Former Pizza Hut via Sean_Marshall/Flickr

(This is the first part in a two-part series about tenant choices/tenant mix in developments like Lakeside Village Center.)

We’ve all seen and recognized them across the country.  The Starbucks in the former Long John Silver’s building.  The Mexican restaurant in the former Pizza Hut building.  The Old Time Pottery in a former Wal-Mart.  When we allow such brand iconic buildings, such as what I fear of the Lakeside Village outparcels, to be part of a planned development, they will always be just that.  Brand iconic.

This is not a timeless and sustainable model.  Maybe the developer has secured a lengthy lease on the property from the fast food chain.  But what happens later?  Or what if (like Starbucks recently did) corporate decides to close hundreds of stores?  We, the local residents, are then stuck with these iconically branded buildings…these empty has-beens or awkward places.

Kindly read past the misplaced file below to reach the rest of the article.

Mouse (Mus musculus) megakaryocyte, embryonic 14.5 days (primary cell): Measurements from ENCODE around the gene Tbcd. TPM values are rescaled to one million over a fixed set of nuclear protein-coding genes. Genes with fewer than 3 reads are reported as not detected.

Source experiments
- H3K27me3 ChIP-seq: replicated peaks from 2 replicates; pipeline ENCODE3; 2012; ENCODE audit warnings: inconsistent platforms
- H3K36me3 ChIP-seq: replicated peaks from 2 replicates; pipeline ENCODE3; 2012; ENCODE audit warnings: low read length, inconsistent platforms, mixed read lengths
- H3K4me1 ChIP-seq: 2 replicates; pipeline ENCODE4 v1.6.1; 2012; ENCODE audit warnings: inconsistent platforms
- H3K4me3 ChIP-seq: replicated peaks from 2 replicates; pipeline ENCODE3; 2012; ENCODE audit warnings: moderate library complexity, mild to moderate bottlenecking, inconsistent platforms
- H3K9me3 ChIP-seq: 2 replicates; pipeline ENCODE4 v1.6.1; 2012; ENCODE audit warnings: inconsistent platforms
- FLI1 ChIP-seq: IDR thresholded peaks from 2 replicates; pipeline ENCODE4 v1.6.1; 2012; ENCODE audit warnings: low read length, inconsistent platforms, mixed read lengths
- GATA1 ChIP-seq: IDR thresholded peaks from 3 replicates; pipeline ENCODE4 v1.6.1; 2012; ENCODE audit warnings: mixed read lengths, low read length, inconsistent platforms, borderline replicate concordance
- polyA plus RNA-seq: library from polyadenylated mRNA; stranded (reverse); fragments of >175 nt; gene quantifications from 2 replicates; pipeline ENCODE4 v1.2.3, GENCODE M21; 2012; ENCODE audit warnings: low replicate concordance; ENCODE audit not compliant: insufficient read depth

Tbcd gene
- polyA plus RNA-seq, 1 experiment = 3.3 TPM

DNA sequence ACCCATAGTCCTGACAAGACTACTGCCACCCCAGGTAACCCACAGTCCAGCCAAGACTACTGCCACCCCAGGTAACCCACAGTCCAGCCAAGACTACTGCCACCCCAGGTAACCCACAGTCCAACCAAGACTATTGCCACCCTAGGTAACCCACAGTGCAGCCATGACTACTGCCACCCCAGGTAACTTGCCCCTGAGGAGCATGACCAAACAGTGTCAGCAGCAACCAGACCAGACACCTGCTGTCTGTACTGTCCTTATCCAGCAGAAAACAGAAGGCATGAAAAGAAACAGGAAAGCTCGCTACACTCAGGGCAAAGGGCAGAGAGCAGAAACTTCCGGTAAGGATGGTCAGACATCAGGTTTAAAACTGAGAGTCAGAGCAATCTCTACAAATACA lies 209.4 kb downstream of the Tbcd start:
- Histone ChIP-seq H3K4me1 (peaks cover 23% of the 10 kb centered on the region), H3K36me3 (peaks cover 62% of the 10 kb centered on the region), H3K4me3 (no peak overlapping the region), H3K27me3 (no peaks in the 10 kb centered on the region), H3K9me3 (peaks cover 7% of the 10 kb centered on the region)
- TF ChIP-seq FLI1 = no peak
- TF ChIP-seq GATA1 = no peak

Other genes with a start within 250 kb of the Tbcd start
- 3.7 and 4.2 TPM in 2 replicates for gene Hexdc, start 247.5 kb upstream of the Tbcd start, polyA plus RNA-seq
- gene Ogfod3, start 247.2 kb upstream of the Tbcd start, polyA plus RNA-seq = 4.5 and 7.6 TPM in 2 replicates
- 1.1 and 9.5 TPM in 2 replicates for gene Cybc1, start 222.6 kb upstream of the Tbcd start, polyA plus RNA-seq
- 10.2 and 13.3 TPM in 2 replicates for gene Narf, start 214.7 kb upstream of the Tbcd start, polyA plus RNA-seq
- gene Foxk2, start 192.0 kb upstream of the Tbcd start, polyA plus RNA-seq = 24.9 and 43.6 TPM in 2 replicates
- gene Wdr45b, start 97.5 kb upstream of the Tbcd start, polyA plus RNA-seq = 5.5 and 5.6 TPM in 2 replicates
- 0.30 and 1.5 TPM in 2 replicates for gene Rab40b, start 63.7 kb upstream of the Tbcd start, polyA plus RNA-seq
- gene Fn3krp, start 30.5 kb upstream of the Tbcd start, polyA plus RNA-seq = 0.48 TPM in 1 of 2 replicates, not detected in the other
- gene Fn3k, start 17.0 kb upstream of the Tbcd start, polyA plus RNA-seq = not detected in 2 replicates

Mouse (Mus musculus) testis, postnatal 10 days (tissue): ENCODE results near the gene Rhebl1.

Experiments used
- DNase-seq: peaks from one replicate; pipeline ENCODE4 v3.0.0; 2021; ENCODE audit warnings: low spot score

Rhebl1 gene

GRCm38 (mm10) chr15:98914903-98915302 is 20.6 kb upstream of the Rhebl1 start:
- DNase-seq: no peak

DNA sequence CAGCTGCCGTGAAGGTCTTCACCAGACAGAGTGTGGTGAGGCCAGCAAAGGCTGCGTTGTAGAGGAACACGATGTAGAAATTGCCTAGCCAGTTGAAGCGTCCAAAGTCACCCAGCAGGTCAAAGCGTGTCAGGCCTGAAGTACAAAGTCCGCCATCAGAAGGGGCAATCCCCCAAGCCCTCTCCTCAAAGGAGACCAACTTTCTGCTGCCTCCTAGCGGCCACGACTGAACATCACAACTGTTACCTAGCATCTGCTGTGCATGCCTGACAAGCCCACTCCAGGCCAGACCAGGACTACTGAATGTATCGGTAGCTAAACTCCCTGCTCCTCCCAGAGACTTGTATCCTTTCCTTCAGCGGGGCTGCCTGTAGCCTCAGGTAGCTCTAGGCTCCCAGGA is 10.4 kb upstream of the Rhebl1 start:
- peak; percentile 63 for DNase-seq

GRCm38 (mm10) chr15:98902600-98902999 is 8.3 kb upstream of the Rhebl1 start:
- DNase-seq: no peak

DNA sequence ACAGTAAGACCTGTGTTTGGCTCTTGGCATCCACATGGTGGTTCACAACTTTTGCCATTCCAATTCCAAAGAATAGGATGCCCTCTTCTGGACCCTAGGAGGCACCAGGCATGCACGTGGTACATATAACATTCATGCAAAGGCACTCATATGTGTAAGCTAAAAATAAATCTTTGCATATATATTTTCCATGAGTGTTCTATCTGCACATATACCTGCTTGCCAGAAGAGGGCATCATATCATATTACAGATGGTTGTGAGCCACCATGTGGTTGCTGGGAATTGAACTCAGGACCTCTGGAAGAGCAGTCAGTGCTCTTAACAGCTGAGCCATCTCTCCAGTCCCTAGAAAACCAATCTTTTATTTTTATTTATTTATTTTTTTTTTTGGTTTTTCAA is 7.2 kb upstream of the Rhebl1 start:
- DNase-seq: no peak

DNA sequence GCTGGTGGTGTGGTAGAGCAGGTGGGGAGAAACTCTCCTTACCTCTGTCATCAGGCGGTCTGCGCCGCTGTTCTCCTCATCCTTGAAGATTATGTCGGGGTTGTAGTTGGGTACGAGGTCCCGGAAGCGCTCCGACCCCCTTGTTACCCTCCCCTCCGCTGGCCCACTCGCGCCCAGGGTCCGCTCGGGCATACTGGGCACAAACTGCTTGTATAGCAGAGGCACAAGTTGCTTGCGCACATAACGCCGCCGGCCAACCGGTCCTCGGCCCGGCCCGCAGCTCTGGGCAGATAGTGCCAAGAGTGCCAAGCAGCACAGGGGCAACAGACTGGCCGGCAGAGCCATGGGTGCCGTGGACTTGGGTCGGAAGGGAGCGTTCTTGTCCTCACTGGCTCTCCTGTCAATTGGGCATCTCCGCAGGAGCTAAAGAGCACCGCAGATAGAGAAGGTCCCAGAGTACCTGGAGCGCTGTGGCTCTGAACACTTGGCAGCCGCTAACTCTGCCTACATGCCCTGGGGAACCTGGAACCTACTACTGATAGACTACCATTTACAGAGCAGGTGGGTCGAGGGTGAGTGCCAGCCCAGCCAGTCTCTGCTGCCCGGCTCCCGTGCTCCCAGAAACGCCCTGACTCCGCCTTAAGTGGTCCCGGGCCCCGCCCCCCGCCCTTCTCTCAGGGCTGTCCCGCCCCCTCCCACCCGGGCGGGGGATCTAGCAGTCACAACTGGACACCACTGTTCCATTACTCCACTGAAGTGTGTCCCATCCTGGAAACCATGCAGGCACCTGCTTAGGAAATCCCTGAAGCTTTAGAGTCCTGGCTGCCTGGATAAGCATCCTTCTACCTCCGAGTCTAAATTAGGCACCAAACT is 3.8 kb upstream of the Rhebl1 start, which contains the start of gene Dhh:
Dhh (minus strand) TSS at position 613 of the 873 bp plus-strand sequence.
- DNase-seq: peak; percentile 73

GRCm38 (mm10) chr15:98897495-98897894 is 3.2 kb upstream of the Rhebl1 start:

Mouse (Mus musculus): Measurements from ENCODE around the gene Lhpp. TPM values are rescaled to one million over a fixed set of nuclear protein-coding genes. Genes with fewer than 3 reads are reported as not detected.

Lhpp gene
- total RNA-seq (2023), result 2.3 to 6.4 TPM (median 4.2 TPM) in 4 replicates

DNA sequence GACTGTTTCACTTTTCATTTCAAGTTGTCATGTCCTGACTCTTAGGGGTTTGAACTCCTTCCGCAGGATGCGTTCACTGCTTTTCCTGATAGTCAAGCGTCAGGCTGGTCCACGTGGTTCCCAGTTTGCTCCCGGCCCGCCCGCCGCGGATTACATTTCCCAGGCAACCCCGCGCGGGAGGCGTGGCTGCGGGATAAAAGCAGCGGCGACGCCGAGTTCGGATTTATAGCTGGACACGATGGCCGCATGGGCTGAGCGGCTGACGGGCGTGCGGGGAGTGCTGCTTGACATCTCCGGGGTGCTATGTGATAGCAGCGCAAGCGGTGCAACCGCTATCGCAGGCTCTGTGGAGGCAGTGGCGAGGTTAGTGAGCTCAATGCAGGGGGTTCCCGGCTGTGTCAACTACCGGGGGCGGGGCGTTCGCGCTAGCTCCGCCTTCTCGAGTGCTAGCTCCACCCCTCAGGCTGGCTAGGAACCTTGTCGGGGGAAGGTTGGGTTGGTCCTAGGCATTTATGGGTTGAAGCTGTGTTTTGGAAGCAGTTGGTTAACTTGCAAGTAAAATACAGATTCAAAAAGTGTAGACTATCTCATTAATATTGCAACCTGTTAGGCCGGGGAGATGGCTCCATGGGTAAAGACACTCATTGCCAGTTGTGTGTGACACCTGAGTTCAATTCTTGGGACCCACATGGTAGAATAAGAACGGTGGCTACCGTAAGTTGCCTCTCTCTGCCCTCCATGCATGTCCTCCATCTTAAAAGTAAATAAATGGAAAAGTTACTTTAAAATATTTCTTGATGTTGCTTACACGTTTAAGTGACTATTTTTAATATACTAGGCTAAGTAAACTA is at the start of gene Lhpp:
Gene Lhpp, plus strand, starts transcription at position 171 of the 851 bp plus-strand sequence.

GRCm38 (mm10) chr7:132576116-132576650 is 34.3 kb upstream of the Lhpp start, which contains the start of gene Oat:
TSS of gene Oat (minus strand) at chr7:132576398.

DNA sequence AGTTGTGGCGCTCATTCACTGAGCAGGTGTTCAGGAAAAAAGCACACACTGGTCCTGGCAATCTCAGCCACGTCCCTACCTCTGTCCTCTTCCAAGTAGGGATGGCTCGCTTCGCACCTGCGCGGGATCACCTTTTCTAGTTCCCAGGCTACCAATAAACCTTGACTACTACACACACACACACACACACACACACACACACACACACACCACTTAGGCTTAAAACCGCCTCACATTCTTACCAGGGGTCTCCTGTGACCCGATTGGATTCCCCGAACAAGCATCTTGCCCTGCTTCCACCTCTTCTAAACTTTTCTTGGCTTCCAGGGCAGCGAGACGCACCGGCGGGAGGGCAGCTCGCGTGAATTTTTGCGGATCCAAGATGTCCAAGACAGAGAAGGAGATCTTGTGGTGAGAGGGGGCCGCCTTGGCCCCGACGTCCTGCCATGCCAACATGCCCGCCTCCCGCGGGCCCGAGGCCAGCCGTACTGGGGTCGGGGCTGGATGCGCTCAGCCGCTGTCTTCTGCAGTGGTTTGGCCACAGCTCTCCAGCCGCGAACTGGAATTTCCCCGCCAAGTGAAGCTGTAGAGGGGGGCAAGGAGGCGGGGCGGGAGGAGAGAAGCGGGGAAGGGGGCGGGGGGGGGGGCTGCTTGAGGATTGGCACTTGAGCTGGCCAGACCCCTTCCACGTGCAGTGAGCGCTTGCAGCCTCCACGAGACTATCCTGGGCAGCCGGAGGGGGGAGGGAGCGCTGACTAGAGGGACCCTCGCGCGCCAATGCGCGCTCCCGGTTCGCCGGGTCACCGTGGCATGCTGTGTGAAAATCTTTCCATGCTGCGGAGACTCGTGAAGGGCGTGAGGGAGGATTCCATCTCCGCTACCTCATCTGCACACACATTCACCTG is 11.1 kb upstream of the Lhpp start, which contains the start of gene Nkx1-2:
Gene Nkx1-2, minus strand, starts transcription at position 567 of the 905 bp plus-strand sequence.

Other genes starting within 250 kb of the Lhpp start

Second, we know many of these brands are infamous for moving on rather than revising and updated their branded buildings.  Thus leaving empty versions of their former locations dotting the highway like Sherman’s march.

If the developer and Orange County could look far enough into the future and look to something sustainable and classy, we would concentrate simply on the architectural standards, and more importantly, a site plan design which would not allow these standard suburban outparcels such as what appears on the Lakeside Village Center plan.

Author: Tory Parish

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